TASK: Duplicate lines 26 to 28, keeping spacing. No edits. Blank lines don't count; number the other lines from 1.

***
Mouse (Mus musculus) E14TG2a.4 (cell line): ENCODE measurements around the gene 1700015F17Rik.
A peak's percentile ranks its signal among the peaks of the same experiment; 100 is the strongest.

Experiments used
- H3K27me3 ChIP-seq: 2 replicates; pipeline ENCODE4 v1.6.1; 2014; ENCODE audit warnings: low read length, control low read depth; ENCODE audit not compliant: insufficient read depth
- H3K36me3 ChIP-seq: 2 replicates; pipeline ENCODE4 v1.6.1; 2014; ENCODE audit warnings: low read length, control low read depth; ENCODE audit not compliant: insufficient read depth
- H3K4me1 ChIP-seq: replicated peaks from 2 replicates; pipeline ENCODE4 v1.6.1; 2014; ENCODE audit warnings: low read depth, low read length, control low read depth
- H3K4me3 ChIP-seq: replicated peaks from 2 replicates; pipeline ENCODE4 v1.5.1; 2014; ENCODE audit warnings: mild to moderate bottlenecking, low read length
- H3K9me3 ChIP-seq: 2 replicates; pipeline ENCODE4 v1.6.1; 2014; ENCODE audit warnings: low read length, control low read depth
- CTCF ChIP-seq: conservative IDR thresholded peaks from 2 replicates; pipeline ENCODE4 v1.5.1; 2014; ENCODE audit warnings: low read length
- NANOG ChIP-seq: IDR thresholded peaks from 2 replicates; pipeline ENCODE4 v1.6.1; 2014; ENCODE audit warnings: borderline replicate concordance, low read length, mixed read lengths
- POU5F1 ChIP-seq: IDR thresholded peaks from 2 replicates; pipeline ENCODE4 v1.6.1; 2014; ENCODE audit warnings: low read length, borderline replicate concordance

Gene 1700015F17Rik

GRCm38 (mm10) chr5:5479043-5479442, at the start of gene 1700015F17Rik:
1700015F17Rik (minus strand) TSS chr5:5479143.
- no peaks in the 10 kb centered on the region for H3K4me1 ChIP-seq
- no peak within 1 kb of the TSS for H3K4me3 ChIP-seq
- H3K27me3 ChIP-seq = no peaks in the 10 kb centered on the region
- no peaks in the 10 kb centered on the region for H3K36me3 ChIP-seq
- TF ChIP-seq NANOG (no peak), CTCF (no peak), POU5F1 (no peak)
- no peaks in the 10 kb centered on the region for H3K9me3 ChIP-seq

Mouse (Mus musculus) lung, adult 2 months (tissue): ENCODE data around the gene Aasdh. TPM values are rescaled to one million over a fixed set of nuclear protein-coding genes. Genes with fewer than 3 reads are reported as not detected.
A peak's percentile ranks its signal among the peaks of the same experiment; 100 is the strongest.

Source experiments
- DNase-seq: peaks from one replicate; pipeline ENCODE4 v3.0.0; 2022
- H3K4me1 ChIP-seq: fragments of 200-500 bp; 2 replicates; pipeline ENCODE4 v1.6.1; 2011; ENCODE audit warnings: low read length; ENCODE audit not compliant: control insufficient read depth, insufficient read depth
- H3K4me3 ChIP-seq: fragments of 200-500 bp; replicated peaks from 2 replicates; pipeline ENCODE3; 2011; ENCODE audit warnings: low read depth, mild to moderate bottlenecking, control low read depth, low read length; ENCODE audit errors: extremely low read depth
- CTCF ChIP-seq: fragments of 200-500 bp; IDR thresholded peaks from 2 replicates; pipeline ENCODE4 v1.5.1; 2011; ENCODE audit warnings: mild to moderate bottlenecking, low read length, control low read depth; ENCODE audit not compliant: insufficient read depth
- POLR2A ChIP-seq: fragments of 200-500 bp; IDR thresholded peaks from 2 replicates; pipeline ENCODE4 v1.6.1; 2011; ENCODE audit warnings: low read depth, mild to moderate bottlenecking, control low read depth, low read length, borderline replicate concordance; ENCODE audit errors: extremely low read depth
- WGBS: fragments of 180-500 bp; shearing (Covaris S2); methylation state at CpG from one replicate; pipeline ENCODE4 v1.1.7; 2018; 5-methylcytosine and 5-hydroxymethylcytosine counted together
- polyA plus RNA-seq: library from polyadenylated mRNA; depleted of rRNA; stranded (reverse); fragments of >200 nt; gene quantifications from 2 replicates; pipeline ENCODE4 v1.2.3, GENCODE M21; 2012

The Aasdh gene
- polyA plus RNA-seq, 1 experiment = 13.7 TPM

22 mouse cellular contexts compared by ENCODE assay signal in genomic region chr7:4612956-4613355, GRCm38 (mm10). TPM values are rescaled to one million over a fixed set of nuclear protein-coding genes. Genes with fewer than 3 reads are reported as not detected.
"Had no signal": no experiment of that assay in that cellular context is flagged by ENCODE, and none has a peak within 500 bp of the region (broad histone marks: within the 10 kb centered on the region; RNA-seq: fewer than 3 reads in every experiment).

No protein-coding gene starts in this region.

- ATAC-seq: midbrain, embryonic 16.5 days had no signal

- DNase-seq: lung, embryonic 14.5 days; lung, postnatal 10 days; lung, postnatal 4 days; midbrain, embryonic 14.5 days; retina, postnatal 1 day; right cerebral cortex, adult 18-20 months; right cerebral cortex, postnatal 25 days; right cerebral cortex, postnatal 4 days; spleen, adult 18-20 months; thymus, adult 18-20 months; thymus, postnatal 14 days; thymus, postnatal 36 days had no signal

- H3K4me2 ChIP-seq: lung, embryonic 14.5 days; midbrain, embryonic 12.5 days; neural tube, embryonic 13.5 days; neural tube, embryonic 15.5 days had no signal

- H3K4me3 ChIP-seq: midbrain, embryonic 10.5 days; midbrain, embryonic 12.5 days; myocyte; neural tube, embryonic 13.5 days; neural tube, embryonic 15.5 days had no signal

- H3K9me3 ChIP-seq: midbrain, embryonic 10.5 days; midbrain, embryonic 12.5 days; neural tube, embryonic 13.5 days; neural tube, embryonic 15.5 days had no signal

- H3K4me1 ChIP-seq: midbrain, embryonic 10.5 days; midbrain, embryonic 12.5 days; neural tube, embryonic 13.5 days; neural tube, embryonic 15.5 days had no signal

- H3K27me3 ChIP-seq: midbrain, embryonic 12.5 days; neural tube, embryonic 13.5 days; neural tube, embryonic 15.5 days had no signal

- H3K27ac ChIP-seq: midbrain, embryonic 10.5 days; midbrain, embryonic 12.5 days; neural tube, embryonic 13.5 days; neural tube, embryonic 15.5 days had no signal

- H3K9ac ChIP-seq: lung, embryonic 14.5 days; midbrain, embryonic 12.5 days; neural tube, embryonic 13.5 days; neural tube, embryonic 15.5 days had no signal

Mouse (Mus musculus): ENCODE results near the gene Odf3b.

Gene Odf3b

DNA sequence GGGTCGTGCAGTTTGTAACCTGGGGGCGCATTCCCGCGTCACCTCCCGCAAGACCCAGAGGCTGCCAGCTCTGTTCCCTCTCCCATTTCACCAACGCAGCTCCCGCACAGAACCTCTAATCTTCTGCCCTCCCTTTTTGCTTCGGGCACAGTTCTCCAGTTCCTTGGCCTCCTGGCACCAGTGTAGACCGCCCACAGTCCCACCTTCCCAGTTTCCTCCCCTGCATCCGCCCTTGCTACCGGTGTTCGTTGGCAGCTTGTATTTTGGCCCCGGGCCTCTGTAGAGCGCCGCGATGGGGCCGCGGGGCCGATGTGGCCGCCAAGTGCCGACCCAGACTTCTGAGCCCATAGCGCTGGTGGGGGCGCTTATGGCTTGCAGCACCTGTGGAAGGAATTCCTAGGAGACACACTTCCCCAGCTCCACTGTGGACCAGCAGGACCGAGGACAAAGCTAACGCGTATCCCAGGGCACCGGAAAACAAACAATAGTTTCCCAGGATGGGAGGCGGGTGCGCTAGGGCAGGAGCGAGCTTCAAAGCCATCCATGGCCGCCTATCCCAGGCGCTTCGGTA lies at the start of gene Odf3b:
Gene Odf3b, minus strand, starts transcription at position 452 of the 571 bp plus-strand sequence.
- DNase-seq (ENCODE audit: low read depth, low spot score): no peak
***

- H3K4me3 ChIP-seq: fragments of 200-500 bp; replicated peaks from 2 replicates; pipeline ENCODE3; 2011; ENCODE audit warnings: low read depth, mild to moderate bottlenecking, control low read depth, low read length; ENCODE audit errors: extremely low read depth
- CTCF ChIP-seq: fragments of 200-500 bp; IDR thresholded peaks from 2 replicates; pipeline ENCODE4 v1.5.1; 2011; ENCODE audit warnings: mild to moderate bottlenecking, low read length, control low read depth; ENCODE audit not compliant: insufficient read depth
- POLR2A ChIP-seq: fragments of 200-500 bp; IDR thresholded peaks from 2 replicates; pipeline ENCODE4 v1.6.1; 2011; ENCODE audit warnings: low read depth, mild to moderate bottlenecking, control low read depth, low read length, borderline replicate concordance; ENCODE audit errors: extremely low read depth